University of Vermont

University Communications

At April 19 Student Research Conference: Cuban Skateboard Revolution, Simulated Robot Environments and Everything Between

Computational Lab
A weekly meeting of the Computational Story Lab team in Farrell Hall. All 12 students on the team, ranging from undergraduates to a post doctoral student, will exhibit at the April 19 Student Research Conference in the Davis Center. Faculty mentors for the lab are Chris Danforth, rear center, and Peter Dodds, center, crouching, both of the Department of Mathematics and Statistics. (Photo: Raj Chawla, UVM Medical Photography)

The 12 students in UVM’s Computational Story Lab in Farrell Hall all have something in common: they use complex mathematics and prodigious computing power to model dynamic, rapidly evolving systems from financial markets to hurricane trajectories.

The group, which includes undergraduates, masters candidates, doctoral students and a post-doctoral student, share something else: all 12 will be participating in UVM’s Student Research Conference, taking place on the fourth floor of the Davis Center from 8 a.m. to 4 p.m. on April 19.  

A record 365 students – 205 undergraduates and 160 graduate students – will make oral presentations or show posters at the conference, a 44 percent increase over last year and a whopping increase of over 10-fold since 2007, the first year of the conference.  

Sixty-four academic programs will be represented from all 10 of UVM’s colleges and schools. Continuing Education students will also participate.

The conference will feature student creative work, as well as research.   

According to Abu Rizvi, dean of UVM’s Honors College, a co-sponsor of the conference, the number of participants rises rapidly every year because of “the growing realization by students and faculty that mentored research and creative activity are an ideal way to apply and extend the content knowledge that students acquire in the classroom.”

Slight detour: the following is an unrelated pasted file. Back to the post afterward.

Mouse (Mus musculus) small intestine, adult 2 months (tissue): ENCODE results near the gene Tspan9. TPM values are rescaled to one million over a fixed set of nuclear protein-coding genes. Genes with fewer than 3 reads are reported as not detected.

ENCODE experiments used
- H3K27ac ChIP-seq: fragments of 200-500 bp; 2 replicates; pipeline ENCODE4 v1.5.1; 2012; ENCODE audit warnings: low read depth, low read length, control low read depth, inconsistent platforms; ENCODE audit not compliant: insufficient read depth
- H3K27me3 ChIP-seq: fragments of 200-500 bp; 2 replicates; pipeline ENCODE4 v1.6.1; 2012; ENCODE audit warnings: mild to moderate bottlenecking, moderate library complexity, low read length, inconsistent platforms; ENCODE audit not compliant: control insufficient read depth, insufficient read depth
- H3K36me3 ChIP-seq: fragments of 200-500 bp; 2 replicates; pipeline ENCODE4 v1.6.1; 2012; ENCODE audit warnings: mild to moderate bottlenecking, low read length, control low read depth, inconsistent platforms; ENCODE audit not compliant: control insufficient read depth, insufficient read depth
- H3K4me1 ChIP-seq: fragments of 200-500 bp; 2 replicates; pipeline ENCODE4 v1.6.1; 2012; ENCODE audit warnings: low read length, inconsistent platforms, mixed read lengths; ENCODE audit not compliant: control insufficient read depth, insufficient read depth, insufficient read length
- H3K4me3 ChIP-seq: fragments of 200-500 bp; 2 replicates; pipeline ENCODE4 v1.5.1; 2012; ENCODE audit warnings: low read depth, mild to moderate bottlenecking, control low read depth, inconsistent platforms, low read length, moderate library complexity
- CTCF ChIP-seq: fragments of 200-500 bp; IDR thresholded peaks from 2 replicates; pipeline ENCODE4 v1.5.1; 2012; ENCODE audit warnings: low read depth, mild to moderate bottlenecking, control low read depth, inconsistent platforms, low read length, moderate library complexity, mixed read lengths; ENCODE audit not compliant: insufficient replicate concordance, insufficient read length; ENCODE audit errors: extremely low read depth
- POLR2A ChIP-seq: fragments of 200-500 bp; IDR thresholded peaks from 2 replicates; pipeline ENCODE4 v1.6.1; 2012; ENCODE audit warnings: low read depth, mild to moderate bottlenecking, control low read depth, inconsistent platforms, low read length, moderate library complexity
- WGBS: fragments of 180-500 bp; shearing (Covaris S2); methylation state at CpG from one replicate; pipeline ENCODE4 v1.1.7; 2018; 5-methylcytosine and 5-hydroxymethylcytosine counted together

Domenico Grasso, vice president for Research and dean of the Graduate College, the conference's other co-sponsor, hopes to see a good number of undergraduates in the audience.

“It’s an opportunity for students who haven’t yet worked with a faculty mentor on research or a creative endeavor to see what the process is all about,” he says. “By talking with students and faculty, they can lay the groundwork for getting involved next year.”    


Students, faculty and staff would find the conference worth attending for its entertainment value alone, Grasso said, given the talent and ambition of the student participants.

“It’s mind boggling seeing what our students, in partnership with their faculty mentors, are accomplishing,” he says. “Their work is on the cutting edge. Some of it seems like science fiction.”         

Sample projects include “Interactive Robot Simulation Environment”; “Creating Taste of Place for Vermont: An Analysis of Consumers’ Willingness to Pay”; “Reverse Engineering the Human Brain”; “CREB in Pathogenesis of Mesothelioma”; “Cuba Skate: Facilitating the Cuban Skateboard Revolution in Havana, Cuba”; “We’re Not Made of Metal”; “Descriptive Clustering Meta Search Engine”; “’I Know I Can Be What I Wanna Be’: Career Development for First-Generation College Students”; “Shared Subjective Experience as a Catalyst for Prosocial Harmony: Study on Quieting the Ego”; and “Consumer Survey Data Analysis for Market Adoption of Plug-in Hybrid Vehicles.”

All those attending the conference will be entered in a contest to win an Apple iPad.

Oral presentations are scheduled from 8 a.m. to noon and 12:30 to 4 p.m. The poster sessions are scheduled for 9 to noon and 1 to 4 p.m. Read more, including a complete list of all the oral and poster presentations, on the conference website.

The conference is free and open to the public.